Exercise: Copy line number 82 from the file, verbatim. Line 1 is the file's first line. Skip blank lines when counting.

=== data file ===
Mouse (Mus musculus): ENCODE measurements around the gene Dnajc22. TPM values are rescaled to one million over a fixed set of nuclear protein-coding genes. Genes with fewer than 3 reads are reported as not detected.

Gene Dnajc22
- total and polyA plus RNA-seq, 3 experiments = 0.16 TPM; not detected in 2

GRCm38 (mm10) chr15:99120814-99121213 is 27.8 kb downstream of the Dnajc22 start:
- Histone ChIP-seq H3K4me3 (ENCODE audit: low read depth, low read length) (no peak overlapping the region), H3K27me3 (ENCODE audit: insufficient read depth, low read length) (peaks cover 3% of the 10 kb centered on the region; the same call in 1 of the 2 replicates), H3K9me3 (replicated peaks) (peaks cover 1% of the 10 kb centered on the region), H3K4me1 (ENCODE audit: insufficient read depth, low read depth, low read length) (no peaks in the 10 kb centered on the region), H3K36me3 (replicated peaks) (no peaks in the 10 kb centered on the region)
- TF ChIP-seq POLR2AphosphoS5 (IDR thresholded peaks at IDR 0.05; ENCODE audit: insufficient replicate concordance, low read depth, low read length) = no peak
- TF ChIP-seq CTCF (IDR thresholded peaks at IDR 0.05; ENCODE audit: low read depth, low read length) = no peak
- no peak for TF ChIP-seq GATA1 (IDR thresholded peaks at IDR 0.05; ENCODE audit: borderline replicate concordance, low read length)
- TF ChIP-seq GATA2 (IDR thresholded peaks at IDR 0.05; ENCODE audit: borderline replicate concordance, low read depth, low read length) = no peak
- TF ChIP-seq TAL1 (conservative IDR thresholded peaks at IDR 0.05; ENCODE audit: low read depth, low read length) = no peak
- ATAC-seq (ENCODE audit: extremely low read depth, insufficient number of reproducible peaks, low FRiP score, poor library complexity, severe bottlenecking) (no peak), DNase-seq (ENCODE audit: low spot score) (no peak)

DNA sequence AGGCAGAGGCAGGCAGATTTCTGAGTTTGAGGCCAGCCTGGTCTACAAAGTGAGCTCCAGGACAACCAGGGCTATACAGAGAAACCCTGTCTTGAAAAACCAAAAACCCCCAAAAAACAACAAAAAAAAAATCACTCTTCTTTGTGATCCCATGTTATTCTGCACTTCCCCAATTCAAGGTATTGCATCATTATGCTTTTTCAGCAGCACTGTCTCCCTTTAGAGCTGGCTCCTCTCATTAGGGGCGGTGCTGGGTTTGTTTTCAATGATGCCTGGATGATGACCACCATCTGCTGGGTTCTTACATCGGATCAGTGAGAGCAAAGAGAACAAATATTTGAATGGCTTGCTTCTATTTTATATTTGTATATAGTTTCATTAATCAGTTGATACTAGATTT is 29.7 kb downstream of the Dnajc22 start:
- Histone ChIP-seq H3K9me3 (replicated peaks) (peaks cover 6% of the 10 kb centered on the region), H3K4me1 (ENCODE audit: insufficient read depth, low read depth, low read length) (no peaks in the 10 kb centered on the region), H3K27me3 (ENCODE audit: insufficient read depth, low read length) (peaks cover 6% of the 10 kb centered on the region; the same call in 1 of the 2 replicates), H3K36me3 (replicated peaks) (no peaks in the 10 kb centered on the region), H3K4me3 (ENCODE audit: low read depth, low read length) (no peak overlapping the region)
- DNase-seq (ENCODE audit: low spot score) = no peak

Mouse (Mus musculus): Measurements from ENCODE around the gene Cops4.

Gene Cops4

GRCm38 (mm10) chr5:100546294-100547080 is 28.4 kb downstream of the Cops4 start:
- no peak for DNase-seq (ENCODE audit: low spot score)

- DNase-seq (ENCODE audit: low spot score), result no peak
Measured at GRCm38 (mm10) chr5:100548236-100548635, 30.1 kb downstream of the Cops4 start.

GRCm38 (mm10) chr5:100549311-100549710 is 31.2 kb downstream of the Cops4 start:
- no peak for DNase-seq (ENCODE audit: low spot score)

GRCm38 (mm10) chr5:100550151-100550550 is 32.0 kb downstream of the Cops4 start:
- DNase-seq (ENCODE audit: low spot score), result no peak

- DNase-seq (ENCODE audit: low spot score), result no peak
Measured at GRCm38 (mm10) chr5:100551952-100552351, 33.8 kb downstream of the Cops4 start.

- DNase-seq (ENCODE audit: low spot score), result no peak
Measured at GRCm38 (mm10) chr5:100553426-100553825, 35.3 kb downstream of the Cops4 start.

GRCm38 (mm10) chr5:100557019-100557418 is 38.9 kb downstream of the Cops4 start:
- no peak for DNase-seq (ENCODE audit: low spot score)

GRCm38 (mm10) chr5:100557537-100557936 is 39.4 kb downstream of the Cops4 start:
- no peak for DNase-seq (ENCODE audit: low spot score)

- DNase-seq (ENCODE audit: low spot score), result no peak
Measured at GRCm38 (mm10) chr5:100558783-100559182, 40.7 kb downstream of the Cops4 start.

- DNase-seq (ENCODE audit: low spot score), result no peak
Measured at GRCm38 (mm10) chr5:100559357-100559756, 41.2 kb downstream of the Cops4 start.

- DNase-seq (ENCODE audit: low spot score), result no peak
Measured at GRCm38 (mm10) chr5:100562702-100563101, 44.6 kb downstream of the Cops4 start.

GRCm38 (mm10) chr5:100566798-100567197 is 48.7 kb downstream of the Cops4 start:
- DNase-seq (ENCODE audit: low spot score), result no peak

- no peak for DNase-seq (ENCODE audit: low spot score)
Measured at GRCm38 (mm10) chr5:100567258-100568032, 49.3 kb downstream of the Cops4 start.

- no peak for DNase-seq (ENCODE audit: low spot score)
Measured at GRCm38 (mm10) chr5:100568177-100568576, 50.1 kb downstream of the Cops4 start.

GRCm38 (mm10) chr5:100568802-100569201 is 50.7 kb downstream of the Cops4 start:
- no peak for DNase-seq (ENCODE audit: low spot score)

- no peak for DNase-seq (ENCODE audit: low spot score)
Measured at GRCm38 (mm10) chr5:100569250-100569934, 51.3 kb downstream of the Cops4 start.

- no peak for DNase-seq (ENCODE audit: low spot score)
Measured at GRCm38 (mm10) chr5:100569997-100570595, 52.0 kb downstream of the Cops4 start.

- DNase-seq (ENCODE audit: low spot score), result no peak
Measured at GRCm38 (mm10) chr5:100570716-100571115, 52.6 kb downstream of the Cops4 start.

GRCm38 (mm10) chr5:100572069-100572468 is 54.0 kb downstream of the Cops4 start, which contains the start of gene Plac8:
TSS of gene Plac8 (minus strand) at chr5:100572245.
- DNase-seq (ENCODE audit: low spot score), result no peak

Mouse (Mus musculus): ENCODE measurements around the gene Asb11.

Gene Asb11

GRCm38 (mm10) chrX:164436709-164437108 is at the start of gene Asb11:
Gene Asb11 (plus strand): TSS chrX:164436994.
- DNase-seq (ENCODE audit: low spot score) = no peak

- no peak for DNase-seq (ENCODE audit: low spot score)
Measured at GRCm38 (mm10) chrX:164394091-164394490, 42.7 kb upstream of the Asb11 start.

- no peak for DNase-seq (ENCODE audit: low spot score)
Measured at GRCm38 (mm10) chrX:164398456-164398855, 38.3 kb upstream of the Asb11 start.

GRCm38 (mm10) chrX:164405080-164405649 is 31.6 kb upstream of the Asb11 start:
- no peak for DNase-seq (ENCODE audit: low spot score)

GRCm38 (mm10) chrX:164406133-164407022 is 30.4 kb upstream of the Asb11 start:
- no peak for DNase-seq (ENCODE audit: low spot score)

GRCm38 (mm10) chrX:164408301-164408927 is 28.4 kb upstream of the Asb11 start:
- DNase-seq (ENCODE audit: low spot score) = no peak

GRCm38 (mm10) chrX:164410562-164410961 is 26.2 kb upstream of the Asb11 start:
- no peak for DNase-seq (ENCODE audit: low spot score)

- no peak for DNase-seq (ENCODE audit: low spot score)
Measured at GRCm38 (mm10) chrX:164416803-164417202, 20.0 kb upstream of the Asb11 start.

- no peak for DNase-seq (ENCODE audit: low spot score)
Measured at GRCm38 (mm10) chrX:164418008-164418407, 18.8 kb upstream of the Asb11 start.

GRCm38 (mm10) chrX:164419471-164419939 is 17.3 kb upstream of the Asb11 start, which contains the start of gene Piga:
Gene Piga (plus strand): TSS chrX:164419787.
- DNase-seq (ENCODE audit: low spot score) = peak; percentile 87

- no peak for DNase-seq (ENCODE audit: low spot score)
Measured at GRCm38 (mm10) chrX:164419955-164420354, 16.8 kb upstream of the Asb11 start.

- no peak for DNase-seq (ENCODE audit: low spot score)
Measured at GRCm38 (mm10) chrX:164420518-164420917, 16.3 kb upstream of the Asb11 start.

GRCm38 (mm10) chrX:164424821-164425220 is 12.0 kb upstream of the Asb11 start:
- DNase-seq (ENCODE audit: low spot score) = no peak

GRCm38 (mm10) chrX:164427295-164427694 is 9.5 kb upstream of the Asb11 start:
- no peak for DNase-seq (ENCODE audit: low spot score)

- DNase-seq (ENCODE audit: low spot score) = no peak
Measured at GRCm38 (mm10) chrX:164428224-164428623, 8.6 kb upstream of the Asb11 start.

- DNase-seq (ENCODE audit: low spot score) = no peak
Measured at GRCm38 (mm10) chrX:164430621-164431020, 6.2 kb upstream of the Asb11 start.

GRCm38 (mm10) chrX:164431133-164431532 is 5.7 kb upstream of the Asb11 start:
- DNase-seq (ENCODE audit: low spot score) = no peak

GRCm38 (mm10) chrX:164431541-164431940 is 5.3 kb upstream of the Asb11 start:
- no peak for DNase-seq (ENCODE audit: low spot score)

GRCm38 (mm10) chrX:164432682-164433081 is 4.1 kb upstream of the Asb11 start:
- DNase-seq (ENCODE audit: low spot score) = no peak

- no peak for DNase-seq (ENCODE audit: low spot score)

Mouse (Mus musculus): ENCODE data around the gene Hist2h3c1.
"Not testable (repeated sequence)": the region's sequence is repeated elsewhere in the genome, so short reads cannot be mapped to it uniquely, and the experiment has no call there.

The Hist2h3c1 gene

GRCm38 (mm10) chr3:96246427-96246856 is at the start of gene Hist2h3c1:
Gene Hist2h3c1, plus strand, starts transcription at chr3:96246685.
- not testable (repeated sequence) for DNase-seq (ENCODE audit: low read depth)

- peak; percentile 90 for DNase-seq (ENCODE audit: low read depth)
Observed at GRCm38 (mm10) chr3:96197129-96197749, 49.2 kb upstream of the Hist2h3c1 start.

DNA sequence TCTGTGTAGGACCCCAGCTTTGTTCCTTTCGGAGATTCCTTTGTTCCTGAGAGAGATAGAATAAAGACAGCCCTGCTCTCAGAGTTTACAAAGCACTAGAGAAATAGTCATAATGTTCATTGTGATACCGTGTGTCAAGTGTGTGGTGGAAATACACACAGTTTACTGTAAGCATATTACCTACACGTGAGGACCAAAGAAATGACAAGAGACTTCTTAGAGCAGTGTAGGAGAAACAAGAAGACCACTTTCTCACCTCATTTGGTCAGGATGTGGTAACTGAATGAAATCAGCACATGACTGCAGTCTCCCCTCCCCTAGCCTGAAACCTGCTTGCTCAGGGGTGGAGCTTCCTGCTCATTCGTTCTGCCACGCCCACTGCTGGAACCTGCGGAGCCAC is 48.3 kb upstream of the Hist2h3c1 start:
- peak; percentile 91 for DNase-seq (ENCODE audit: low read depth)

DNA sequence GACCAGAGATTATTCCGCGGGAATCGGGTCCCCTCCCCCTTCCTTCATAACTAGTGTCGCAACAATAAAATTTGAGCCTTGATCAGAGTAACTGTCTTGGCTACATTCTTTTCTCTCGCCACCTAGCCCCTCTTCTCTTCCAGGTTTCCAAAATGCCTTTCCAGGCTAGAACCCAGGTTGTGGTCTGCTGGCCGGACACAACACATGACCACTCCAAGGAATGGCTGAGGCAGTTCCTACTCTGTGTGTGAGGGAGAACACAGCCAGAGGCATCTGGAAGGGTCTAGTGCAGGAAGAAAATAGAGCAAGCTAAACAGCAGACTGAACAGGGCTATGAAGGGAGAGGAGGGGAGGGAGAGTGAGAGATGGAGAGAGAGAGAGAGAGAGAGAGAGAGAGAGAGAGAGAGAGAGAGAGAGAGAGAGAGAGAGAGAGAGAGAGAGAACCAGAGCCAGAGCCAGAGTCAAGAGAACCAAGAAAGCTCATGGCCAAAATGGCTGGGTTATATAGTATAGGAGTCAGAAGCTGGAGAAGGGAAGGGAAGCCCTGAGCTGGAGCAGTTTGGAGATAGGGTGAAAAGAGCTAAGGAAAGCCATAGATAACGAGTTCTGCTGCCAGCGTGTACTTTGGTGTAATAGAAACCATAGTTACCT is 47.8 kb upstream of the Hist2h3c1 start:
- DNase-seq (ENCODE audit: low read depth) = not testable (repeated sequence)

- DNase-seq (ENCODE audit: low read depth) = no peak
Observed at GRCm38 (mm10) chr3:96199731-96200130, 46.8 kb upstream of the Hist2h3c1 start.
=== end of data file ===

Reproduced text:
- no peak for DNase-seq (ENCODE audit: low spot score)